f_inscreenname
04-29-2016, 12:08 PM
I can never find the picture when I need it but... My boat like a 18 likes to get under anything it can then slam the deck into it. So a few years back I found those bass boat fenders,

http://www.donzi.net/forums/attachment.php?attachmentid=84477&d=1461870681

And then I attach them with these little locks from Attwood. You tie the fenders to the little rings and when needed you just slide the ring in the notch and drop it. You will shred the fender before it will come off. I've tried. lol They look big but really only an inch long. I even took a little left over ratchet strap and attached the rings to the fenders with it. Takes about 2 seconds a fender to put them on the boat and they stay where they are supposed to.

http://cdn3.volusion.com/uefg5.jzdz9/v/vspfiles/photos/ELLATTW115753-2.jpg?1461172753
http://www.wholesalemarine.com/attwood-stainless-steel-mooring-fender-lock-kit-1-pair.html?gclid=CI-b54uetMwCFQNkhgodSYQA1A

Pismo
05-05-2016, 12:14 PM
Paint, so I never use bumpers..

Carl C
05-05-2016, 01:12 PM
Ditto, I do the same thing. Most of the places I dock have slips to pull into. I tie off to both sides and a bow line in the front tied straight ahead. It allows the boat to move with the waves and never comes close to the docks. The only drawback to that is I have to jump from the bow to the dock. I haven't missed yet but I know there can be a first. :eek: If that happens I'll post pictures for everyone's amusement! I'm sure my wife or a friend wouldn't miss a photo opp like that.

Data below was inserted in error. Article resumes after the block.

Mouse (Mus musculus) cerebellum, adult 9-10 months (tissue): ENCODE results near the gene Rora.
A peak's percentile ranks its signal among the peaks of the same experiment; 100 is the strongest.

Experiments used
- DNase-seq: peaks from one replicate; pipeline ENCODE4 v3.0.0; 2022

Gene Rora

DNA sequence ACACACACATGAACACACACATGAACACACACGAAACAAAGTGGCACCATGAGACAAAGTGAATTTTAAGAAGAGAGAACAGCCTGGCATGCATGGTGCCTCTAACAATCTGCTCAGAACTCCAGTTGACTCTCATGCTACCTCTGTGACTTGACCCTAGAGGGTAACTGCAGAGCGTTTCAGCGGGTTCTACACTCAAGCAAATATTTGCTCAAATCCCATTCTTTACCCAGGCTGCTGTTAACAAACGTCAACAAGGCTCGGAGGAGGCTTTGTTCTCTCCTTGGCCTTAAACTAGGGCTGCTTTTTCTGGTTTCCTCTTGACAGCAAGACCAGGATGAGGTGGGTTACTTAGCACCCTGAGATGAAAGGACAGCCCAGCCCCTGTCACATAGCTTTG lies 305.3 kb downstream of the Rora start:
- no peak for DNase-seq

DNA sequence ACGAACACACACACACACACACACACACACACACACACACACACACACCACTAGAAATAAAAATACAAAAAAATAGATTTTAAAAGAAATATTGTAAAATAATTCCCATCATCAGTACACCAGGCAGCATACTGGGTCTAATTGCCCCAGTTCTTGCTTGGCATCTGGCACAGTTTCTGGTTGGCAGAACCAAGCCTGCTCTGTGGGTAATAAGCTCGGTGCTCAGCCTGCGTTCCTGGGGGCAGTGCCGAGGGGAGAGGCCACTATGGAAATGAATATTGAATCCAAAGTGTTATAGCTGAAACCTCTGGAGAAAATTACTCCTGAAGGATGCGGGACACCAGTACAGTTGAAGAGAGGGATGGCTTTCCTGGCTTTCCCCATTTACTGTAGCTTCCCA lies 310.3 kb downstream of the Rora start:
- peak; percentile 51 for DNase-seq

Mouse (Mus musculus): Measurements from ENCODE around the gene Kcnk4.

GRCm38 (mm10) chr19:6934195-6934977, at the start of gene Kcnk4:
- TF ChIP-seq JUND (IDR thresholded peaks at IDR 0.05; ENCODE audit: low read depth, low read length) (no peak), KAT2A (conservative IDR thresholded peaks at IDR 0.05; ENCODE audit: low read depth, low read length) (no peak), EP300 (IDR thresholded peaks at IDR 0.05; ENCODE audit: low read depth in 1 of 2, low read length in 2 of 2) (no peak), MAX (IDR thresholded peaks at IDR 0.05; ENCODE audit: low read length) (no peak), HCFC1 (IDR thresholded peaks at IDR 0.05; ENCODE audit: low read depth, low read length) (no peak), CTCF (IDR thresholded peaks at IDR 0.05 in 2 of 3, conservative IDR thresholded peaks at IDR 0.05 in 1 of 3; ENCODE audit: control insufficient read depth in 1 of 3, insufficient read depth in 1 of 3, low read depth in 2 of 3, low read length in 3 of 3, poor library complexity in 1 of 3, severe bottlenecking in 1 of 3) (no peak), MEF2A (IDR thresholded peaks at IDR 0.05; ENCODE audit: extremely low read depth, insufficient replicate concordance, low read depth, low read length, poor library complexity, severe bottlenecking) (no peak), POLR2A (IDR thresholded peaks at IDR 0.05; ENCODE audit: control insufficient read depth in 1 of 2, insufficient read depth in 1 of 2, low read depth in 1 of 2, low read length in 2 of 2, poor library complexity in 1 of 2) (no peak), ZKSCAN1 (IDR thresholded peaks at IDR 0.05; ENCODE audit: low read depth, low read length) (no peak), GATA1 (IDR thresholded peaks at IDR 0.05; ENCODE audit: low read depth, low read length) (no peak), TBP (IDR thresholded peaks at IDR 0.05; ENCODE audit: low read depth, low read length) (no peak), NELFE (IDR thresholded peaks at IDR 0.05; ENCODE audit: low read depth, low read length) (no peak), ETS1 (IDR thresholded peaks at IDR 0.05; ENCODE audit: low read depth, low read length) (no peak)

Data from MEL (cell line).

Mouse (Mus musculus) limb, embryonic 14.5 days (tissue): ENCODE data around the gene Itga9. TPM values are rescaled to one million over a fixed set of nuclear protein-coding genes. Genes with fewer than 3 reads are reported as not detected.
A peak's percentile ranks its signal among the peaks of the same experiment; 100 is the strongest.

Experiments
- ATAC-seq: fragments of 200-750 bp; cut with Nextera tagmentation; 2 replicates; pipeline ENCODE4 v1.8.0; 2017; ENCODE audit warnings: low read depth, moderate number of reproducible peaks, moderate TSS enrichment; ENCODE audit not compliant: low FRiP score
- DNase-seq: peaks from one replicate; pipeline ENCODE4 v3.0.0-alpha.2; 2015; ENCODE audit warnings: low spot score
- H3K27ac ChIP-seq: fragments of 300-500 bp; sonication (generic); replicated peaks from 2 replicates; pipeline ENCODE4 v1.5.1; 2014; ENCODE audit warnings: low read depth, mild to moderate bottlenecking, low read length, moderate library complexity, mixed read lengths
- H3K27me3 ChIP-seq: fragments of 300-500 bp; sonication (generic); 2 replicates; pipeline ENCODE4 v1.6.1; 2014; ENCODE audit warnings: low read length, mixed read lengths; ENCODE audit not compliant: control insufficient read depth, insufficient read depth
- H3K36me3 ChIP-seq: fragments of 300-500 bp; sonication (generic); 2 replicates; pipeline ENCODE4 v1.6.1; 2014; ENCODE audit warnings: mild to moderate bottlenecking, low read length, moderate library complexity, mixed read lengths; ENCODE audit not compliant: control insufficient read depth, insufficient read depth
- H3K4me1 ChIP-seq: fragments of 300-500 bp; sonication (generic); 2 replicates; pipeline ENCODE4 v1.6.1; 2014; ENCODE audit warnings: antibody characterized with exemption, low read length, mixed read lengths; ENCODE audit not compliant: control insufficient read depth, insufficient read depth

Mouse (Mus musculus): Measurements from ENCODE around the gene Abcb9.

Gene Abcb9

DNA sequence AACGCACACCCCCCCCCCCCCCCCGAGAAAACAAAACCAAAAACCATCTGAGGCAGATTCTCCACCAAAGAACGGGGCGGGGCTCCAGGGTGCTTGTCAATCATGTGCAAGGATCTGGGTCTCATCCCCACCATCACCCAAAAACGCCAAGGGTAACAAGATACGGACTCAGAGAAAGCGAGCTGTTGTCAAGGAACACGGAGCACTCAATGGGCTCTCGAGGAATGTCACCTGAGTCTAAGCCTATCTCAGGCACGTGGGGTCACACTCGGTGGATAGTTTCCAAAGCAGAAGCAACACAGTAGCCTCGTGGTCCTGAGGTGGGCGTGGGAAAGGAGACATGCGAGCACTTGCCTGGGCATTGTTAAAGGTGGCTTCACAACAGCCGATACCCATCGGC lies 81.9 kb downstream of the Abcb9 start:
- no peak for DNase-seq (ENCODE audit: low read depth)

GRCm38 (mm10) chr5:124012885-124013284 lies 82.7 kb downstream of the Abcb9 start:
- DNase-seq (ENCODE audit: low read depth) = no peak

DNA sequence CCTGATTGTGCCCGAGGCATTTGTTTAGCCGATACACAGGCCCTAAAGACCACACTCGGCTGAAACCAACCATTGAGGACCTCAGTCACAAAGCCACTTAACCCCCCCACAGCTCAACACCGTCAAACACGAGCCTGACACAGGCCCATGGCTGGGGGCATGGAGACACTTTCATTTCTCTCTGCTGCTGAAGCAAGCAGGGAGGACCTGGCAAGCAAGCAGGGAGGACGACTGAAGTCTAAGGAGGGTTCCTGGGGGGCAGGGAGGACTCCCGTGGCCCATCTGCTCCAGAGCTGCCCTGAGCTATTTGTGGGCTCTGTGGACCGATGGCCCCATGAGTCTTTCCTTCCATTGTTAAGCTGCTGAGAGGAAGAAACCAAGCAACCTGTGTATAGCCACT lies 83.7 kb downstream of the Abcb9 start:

I do a similar thing but keep one side close to the dock but so that it still can't hit. Unless a line breaks :bonk:. As you can see, most Great Lakes slips are made to handle much bigger boats!

http://i763.photobucket.com/albums/xx275/CARLC222/Pictures534Medium.jpg (http://s763.photobucket.com/user/CARLC222/media/Pictures534Medium.jpg.html)

chip w
05-05-2016, 03:03 PM
I do a similar thing but keep one side close to the dock but so that it still can't hit. Unless a line breaks :bonk:. As you can see, most Great Lakes slips are made to handle much bigger boats!

http://i763.photobucket.com/albums/xx275/CARLC222/Pictures534Medium.jpg (http://s763.photobucket.com/user/CARLC222/media/Pictures534Medium.jpg.html)
Thanks for the pic Carl. That's exactly how I tie off. Likewise, on the intercoastal or at the places we stop around Tampa Bay the slips are like this for larger boats. It makes it pretty easy. But for the rare place where we have to tie up to a dock I like to put tie the fender to the dock. It has worked OK so far as long as there is not a lot of wave action.